• “Catching them young” – some reflections on the meaning of the age of criminal responsibility in England and Wales

      Bateman, Tim (Emerald, 2014-06-30)
      Purpose – The purpose of this paper is to explore the tension between government protestations that youth justice policy is evidence-led and what the evidence implies in the context of the age of criminal responsibility. Design/methodology/approach – The paper takes the form of a conceptual analysis of government policy and the evidence base. Findings – The paper concludes that the current low age of criminal responsibility in England and Wales can be understood as a manifestation of the influence of underclass theory on successive governments. Research limitations/implications – The paper is not based on primary research. Practical implications – The arguments adduced help to explain the reluctance of government to countenance any increase in the age of criminal responsibility. Social implications – The analysis might help inform approaches adopted by youth justice policy makers, practitioners and academics with an interest in seeking a rise in the age of criminal responsibility. Originality/value – The paper offers an original analysis of government intransigence on an important social issue.
    • Collaborative working in the resettlement of young people leaving custody

      Olaitan, Paul; Pitts, John; University of Bedfordshire (Emerald Group Publishing Ltd., 2020-06-17)
      Purpose: This paper aims to endeavour to sketch out a blueprint for effective collaborative working in resettlement. Design/methodology/approach: The paper is based on a review of the relevant research and interviews with professionals concerned with the resettlement of young people from custody in organisations and agencies that were partners in the Beyond Youth Custody programme. Findings: Practitioners working on the youth resettlement pathway between custody and community report collaborative practices to be more beneficial both to the young people involved as well as the practitioners themselves, in the conduct of their efforts. Originality/value: To the best of the authors’ knowledge, the originality of this paper consists in its investigation of resettlement practice by consulting those actually engaged in the resettlement process.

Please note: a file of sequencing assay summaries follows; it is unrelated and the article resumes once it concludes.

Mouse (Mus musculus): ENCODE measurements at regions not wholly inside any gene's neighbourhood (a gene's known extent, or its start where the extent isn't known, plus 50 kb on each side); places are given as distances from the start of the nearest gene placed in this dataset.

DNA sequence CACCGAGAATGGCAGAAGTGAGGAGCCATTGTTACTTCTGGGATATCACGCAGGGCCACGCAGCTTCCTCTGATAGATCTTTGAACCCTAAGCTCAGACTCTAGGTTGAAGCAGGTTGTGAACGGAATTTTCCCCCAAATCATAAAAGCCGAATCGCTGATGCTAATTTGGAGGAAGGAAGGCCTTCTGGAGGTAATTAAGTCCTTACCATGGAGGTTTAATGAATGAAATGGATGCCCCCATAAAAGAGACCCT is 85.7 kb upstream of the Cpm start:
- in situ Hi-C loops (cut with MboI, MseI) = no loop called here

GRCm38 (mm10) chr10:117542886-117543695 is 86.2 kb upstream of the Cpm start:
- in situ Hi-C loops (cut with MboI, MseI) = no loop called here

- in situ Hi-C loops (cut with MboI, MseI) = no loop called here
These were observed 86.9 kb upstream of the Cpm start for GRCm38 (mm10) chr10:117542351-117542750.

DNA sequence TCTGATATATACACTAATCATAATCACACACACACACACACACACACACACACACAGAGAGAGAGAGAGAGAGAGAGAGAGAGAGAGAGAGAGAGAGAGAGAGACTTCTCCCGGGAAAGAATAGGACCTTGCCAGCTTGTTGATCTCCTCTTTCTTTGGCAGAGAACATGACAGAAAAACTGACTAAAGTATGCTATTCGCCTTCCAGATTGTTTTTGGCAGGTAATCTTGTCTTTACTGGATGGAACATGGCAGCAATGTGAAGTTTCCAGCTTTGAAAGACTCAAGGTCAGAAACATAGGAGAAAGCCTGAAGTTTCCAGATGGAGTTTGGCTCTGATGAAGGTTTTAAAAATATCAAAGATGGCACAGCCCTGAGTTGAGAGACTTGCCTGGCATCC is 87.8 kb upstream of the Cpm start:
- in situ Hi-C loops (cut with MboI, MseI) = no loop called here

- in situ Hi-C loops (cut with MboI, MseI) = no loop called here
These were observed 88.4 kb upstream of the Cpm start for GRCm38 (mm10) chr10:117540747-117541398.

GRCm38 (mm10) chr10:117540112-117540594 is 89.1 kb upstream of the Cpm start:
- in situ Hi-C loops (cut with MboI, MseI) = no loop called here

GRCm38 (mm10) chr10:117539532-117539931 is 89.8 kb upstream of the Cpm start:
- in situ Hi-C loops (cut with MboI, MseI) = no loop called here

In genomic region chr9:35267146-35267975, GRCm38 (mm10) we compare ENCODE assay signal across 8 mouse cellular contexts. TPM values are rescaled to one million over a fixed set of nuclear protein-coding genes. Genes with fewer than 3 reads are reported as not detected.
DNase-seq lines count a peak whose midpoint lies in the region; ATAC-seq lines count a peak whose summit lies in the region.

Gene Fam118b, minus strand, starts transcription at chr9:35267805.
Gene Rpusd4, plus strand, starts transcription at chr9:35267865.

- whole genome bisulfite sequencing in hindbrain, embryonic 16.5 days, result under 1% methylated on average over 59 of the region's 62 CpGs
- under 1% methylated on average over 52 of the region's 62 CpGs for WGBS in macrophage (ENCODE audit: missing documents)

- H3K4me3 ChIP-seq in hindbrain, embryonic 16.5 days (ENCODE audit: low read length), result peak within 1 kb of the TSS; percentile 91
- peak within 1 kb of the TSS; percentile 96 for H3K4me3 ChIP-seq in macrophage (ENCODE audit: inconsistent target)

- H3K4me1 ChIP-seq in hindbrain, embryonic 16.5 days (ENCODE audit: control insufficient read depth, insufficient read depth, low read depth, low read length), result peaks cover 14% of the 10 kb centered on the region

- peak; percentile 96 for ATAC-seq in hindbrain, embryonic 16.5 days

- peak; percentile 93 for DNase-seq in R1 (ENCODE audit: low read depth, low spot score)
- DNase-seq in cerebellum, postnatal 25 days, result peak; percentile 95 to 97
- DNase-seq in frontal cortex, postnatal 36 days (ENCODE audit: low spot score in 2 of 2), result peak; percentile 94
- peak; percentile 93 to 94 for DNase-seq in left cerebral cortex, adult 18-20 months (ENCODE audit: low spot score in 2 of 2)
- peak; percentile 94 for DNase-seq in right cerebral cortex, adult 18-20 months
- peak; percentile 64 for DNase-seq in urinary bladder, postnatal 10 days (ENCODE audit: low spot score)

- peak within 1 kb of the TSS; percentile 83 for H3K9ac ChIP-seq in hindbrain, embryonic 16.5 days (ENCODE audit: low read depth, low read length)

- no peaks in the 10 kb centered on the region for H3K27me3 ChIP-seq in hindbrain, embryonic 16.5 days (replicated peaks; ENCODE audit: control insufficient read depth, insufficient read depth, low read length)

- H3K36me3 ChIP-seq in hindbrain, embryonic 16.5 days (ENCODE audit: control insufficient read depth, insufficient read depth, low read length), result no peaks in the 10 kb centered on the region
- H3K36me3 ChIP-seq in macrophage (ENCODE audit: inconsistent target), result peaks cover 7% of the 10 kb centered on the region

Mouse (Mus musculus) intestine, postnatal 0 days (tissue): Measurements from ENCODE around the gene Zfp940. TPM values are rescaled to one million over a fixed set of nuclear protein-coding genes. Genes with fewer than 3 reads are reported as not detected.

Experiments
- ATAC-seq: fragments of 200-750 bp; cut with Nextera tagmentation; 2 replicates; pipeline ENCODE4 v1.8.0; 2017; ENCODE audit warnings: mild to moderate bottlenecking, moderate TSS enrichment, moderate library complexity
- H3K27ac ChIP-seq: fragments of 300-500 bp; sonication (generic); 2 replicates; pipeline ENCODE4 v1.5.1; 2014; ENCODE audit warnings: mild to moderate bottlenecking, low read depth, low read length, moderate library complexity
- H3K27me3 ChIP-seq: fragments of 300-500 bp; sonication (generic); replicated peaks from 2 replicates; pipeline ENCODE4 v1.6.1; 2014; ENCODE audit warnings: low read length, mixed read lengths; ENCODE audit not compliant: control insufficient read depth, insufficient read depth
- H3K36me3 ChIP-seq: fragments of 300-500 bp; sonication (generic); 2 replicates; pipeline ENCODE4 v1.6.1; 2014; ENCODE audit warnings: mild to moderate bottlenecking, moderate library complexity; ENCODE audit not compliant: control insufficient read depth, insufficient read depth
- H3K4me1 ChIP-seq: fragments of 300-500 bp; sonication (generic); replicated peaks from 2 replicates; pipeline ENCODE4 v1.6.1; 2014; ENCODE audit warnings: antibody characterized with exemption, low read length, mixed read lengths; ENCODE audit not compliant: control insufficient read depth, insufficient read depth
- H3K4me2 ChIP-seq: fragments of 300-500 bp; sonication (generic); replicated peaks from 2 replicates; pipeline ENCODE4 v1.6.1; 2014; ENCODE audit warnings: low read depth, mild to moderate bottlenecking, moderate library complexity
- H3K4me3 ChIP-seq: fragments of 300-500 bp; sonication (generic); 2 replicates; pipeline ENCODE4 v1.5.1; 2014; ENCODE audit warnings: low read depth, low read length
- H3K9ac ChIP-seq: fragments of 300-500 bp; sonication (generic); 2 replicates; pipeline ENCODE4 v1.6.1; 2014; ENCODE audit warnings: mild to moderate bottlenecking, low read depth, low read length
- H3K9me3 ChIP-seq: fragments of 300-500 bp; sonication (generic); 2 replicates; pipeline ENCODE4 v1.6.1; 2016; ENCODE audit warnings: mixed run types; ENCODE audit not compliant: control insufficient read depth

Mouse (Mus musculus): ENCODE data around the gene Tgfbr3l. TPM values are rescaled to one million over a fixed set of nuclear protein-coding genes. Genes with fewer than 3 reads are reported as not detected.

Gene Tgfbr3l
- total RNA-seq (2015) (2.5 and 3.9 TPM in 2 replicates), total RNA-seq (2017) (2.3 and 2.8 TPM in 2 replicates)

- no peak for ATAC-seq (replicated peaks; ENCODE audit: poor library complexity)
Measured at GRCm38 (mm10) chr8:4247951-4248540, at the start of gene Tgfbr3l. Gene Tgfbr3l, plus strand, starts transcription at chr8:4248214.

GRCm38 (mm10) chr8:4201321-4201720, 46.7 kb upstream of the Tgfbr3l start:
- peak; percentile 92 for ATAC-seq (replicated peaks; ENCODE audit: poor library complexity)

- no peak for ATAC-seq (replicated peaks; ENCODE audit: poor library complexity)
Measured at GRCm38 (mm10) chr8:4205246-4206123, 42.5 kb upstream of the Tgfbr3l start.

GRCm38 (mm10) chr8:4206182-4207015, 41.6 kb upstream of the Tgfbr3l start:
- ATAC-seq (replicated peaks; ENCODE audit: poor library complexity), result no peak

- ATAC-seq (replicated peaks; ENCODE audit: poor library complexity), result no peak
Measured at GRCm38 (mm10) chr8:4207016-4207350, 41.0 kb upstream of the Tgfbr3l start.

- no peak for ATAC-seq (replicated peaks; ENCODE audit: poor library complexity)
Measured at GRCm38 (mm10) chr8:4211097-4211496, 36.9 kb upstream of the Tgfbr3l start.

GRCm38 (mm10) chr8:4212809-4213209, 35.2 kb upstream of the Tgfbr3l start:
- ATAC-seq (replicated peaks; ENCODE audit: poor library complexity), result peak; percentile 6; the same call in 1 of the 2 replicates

• Drugs, gangs and organised crime

      Pitts, John (Emerald, 2019-04-08)
    • The evolution of the English street gang

      Pitts, John (Emerald, 2019-04-08)
      Purpose The purpose of this paper is to consider what the author might call the evolution of the evolutionary argument about gangs and, while acknowledging its explanatory power, suggests that gangs may develop in very different ways depending on the available opportunities, pre-existing forms of criminality in the areas in which gangs emerge and global change. Design/methodology/approach It is based on a review of the relevant literature and interviews with purposive samples of research, criminal justice and social welfare professionals and young people involved in or affected by gang crime. Findings were triangulated with data held by the police and other public authorities. Findings The term “street gang” includes a wide variety of groupings all of which are involved in some form of crime but with differential levels of organisation and commitment to purely instrumental goals. Gangs may form but not necessarily evolve. Gangs appear to develop in very different ways depending on the available opportunities, pre-existing forms of criminality in the areas in which they emerge and global changes in drugs markets.
    • Safe foster care for victims of child sexual exploitation

      Shuker, Lucie; University of Bedfordshire (Emerald, 2015-12-01)